Gippsland Water boosts numbers of threatened plant species
Gippsland Water has planted 200 Wellington Mint-bush plants at its property at Dutson Downs in an effort to boost the numbers of the threatened native species.
The planting on Monday 24 June marked the completion of a three-part, state government-funded conservation project to increase the population of the flowering shrub.
The Wellington Mint-bush is a listed threatened species and grows only in Gippsland. Plants can be found only at Holey Plains National Park and Gippsland Water’s property at Dutson Downs, where the number of plants was on Monday grew from about 300 to about 500.
Gippsland Water acting managing director Angelo Saridis said Monday’s planting was the result of a two-year conservation project.
“In 2017, we collected seeds from our existing population. Gippsland Plains Nursery propagated the plants to the point where they were big enough to be planted,” Mr Saridis said.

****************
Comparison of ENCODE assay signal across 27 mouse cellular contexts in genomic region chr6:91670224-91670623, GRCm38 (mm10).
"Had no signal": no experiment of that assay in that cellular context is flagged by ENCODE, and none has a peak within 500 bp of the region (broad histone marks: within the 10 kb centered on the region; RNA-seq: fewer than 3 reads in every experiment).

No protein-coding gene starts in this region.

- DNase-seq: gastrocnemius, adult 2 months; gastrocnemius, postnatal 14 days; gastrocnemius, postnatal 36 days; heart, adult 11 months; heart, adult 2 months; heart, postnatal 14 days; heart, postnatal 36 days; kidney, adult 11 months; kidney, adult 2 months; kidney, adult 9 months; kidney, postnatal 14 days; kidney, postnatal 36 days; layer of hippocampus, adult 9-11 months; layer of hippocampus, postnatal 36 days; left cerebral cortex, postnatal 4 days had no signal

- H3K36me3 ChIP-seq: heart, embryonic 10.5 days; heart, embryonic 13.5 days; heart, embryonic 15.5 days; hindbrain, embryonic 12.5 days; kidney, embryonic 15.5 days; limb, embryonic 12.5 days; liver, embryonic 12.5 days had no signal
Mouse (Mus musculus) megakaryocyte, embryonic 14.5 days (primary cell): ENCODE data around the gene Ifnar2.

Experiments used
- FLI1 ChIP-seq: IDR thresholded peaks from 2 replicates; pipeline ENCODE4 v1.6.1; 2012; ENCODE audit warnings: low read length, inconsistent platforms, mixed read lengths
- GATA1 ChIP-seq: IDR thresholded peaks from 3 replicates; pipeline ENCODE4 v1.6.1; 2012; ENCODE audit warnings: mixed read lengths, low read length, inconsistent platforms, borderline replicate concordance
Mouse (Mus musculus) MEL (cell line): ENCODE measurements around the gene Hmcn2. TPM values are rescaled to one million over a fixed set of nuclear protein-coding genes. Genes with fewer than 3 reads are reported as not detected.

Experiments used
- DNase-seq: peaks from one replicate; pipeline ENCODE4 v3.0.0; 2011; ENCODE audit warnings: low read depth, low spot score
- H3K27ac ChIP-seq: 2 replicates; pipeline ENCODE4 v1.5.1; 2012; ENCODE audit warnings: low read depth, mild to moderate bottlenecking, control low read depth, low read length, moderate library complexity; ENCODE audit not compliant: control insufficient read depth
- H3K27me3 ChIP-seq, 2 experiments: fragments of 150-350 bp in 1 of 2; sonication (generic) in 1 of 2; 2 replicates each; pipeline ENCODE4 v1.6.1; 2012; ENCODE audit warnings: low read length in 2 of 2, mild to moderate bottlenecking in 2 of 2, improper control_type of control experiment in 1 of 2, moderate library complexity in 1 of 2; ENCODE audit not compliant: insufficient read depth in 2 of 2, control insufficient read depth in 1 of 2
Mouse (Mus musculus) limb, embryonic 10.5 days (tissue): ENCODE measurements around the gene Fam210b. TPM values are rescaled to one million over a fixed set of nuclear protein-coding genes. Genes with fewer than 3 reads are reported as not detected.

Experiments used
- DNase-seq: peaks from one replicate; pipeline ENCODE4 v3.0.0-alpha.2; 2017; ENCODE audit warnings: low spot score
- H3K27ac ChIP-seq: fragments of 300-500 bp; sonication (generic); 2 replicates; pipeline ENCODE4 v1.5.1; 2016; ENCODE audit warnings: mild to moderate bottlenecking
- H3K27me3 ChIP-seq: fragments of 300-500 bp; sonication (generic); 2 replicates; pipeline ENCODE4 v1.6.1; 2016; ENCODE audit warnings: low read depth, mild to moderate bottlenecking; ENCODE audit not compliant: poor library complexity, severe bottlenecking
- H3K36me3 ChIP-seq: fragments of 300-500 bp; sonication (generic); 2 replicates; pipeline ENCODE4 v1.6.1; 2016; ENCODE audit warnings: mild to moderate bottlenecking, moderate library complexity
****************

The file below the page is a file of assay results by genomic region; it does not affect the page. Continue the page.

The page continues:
Gippsland Water will continue to monitor and protect the plants.
“The plants have their own enclosures to protect them from pests and other animals.”
This project is part of an ongoing program Gippsland Water implements to ensure the survival of the species.
“The Wellington Mint-bush is just one of the vulnerable species of plants and animals we take care of here at Dutson Downs, including the New Holland Mouse and the Metallic Sun-orchid,” Mr Saridis said.
“It’s all part of the essential role we play in helping to preserve and protect the health of our environment for future generations of our community.”
Located east of Sale, Gippsland Water’s Dutson Downs property covers more than 8500 hectares. Approximately half of the property is comprised of native vegetation with high conservation significance, including woodlands, heathlands, scrubs, wetlands and grasslands.
For more information about Gippsland Water’s commitment to maintaining local biodiversity, visit https://www.gippswater.com.au/residential/what-we-do/environmental-management.
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